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Thick strands of grey Spanish  moss hang from the branch of a tree
Photo by Dennis Adams

Spanish Moss: Its Nature, History
and Uses
Dennis Adams

Information Services

Spanish Moss: A Relative of the Pineapple

Exotica, an encyclopedia of tropical and near-tropical plants, defines Spanish moss as:

"Tillandsia usneoides (S. E. United States to Argentina and Chile) ... growing from trees as silvery-gray threadlike masses to 25 ft. long, densely covered by the gray scales which are a means of receiving and holding atmospheric moisture, and which help to enable the plant to dispense with roots; small axial flowers with petals 3/8 in. (1 cm) long, in changing colors yellowish-green to blue."

Thick strands of grey Spanish  moss hang from the branch of a tree

Tillandsia usneoides is not a true moss and is unrelated to the plants of the class Musci (or Bryopsida), to which the genus Sphagnum (mosses that form peat) belongs. Spanish Moss and the pineapple (Ananas comosus) belong to division Magnoliophyta , class Liliopsida, order Bromeliales, and to the plant family Bromeliacae . Within the one-family order of Bromeliales, all the species but one are native to tropical America and the West Indies: the exception is a species of the genus Pitcairnia, which is native to Africa. Other examples of bromeliads are the pinguin (Bromelia pinguin), a hedge plant with red flowers and sword-shaped leaves, and Puya raimondii (Peru and Bolivia), which can grow to a height of more than thirty feet. Some other species yield fiber for commercial use or are cultivated as ornamental plants.

The 500 species of genus Tillandsia comprise one of three branches within the family Bromeliacae. Plants of this genus have no spines on the edges of the leaves (in this sense, the leaves are "entire"). The trichomes (scales) on the leaves enable these plants to retain as much water as possible. A relative of Spanish Moss is Tillandsia setacea, which grows from South Carolina to northern South America. The stemless Tillandsia setacea has many threadlike leaves, and displays violet petals 3/4 of an inch long. Thick growth of Ball Moss (Tillandsia recurvata) is a common sight on Florida telephone wires (Spanish Moss will grow only on trees and other plants, however).

Like Spanish Moss, Tillandsia setacea and Tillandsia recurvata are epiphytes. Epiphytes grow on the surface of trees and other plants only for mechanical support. Unlike parasites, epiphytes do not draw nutrients from the host plant, but absorb water and food from the air directly though their stems and leaves. Through the process of photosynthesis, the chlorophyll in the epiphyte converts water and carbon dioxide into carbohydrates. Other examples of epiphytes are certain tropical orchids and the resurrection fern.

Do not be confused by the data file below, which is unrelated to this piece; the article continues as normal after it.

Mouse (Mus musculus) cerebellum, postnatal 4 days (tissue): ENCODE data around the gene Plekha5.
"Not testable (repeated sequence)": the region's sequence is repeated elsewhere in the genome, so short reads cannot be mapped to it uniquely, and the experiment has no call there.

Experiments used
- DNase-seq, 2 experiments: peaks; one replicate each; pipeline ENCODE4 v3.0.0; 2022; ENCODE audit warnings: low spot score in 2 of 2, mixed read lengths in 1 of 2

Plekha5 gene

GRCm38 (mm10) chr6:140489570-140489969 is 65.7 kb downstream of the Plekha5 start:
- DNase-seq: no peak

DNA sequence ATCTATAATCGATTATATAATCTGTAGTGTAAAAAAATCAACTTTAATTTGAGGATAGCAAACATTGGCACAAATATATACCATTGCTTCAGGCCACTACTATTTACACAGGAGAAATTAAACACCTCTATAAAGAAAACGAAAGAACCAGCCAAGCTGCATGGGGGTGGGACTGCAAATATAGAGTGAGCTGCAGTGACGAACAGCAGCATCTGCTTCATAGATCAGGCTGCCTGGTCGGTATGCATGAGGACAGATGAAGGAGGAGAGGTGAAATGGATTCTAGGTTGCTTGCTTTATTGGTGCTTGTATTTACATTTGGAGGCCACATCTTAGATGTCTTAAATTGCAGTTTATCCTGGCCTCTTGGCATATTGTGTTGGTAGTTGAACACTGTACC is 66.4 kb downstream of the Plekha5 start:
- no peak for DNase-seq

Spanish Moss
(Tillandsia usneoides)

Photograph by Dennis Adams

Most bromeliads are perennial herbs and -- entirely unlike Spanish Moss -- are of upright growth. Some botanists have classified Spanish Moss separately, as Dendropogon usneoides (Greek dendron = "tree"; pogon = "beard"), because of the characteristics of the flower and seed.

For more information, read "The Story of Spanish Moss" (Online pamphlet) by Raymond J. Martinez. Home Publications, 1959.

The Range of Spanish Moss

Spanish Moss grows throughout the eastern half of South Carolina. A map in Manual of Vascular Flora of the Carolinas shows a distribution that ranges from the coast up to the Midlands of the state.

The overall range of Spanish moss is from coastal Virginia to Argentina. Hortica by Alfred Byrd Graf identifies it as a subtropical plant whose best climate area is horticultural Zone 9.

Origin of the Scientific Name,
Tillandsia usneoides

Swedish botanist Carolus Linnaeus (Carl von LinnÚ, 1707-1778: father of the Binomial Name and Classification System) named the plant, and the translation of the species name under Linnaeus’s classification (usneoides) is "looks like moss". The lichen to which Linnaeus saw a resemblance is Usnea. [See close-up photograph of Spanish Moss].

The genus name, Tillandsia, derives from the name of another Swedish scientist, Elias Tillands. Tillands was a professor of medicine at the University of Abo, who catalogued the plants around that town in 1673.

Origin of the Common Name,
"Spanish Moss"

Native Americans called the plant "tree hair", which name the French explorers turned to "Barbe espagnole" -- "Spanish Beard" -- to insult their bitter rivals in the New World. The Spanish retorted with "Cabello francÚs" ("French hair").

"Spanish Moss", a milder variation of the French taunt, has survived. Another common name is "Graybeard".

Legends of Spanish Moss

One legend that does not flatter the Spanish explorers is the story of Gorez Goz: